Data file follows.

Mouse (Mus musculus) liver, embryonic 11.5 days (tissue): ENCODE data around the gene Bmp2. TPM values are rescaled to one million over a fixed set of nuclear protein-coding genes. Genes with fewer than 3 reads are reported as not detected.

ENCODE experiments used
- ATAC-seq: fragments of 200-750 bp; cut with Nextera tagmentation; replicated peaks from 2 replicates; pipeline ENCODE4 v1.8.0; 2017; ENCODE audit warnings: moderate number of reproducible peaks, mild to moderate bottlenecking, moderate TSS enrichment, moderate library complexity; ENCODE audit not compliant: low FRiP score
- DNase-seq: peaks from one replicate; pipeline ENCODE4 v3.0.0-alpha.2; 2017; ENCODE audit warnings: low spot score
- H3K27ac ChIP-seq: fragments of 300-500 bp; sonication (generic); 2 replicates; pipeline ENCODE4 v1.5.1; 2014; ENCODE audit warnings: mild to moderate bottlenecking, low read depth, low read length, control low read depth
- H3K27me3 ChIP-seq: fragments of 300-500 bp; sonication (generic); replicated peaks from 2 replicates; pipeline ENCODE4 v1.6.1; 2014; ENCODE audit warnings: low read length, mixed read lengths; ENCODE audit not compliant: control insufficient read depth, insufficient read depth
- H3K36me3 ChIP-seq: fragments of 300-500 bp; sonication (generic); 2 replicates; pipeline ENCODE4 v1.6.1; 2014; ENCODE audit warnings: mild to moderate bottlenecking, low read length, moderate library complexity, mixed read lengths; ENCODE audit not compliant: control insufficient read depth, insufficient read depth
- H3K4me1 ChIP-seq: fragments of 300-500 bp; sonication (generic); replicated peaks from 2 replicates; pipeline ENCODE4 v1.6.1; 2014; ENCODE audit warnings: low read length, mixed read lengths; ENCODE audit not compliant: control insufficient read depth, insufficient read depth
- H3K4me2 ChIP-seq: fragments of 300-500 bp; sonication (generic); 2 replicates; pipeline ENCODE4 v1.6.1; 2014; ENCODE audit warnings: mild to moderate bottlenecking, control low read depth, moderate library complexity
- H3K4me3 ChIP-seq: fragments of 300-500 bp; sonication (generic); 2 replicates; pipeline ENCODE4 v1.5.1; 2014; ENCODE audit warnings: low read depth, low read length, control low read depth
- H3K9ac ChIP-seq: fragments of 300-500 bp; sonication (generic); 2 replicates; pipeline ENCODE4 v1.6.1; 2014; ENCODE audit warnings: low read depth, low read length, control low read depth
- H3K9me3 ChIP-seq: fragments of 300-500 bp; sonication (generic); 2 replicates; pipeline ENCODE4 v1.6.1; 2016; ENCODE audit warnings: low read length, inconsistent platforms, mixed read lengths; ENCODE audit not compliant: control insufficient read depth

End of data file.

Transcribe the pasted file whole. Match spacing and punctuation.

Mouse (Mus musculus) liver, embryonic 11.5 days (tissue): ENCODE data around the gene Bmp2. TPM values are rescaled to one million over a fixed set of nuclear protein-coding genes. Genes with fewer than 3 reads are reported as not detected.

ENCODE experiments used
- ATAC-seq: fragments of 200-750 bp; cut with Nextera tagmentation; replicated peaks from 2 replicates; pipeline ENCODE4 v1.8.0; 2017; ENCODE audit warnings: moderate number of reproducible peaks, mild to moderate bottlenecking, moderate TSS enrichment, moderate library complexity; ENCODE audit not compliant: low FRiP score
- DNase-seq: peaks from one replicate; pipeline ENCODE4 v3.0.0-alpha.2; 2017; ENCODE audit warnings: low spot score
- H3K27ac ChIP-seq: fragments of 300-500 bp; sonication (generic); 2 replicates; pipeline ENCODE4 v1.5.1; 2014; ENCODE audit warnings: mild to moderate bottlenecking, low read depth, low read length, control low read depth
- H3K27me3 ChIP-seq: fragments of 300-500 bp; sonication (generic); replicated peaks from 2 replicates; pipeline ENCODE4 v1.6.1; 2014; ENCODE audit warnings: low read length, mixed read lengths; ENCODE audit not compliant: control insufficient read depth, insufficient read depth
- H3K36me3 ChIP-seq: fragments of 300-500 bp; sonication (generic); 2 replicates; pipeline ENCODE4 v1.6.1; 2014; ENCODE audit warnings: mild to moderate bottlenecking, low read length, moderate library complexity, mixed read lengths; ENCODE audit not compliant: control insufficient read depth, insufficient read depth
- H3K4me1 ChIP-seq: fragments of 300-500 bp; sonication (generic); replicated peaks from 2 replicates; pipeline ENCODE4 v1.6.1; 2014; ENCODE audit warnings: low read length, mixed read lengths; ENCODE audit not compliant: control insufficient read depth, insufficient read depth
- H3K4me2 ChIP-seq: fragments of 300-500 bp; sonication (generic); 2 replicates; pipeline ENCODE4 v1.6.1; 2014; ENCODE audit warnings: mild to moderate bottlenecking, control low read depth, moderate library complexity
- H3K4me3 ChIP-seq: fragments of 300-500 bp; sonication (generic); 2 replicates; pipeline ENCODE4 v1.5.1; 2014; ENCODE audit warnings: low read depth, low read length, control low read depth
- H3K9ac ChIP-seq: fragments of 300-500 bp; sonication (generic); 2 replicates; pipeline ENCODE4 v1.6.1; 2014; ENCODE audit warnings: low read depth, low read length, control low read depth
- H3K9me3 ChIP-seq: fragments of 300-500 bp; sonication (generic); 2 replicates; pipeline ENCODE4 v1.6.1; 2016; ENCODE audit warnings: low read length, inconsistent platforms, mixed read lengths; ENCODE audit not compliant: control insufficient read depth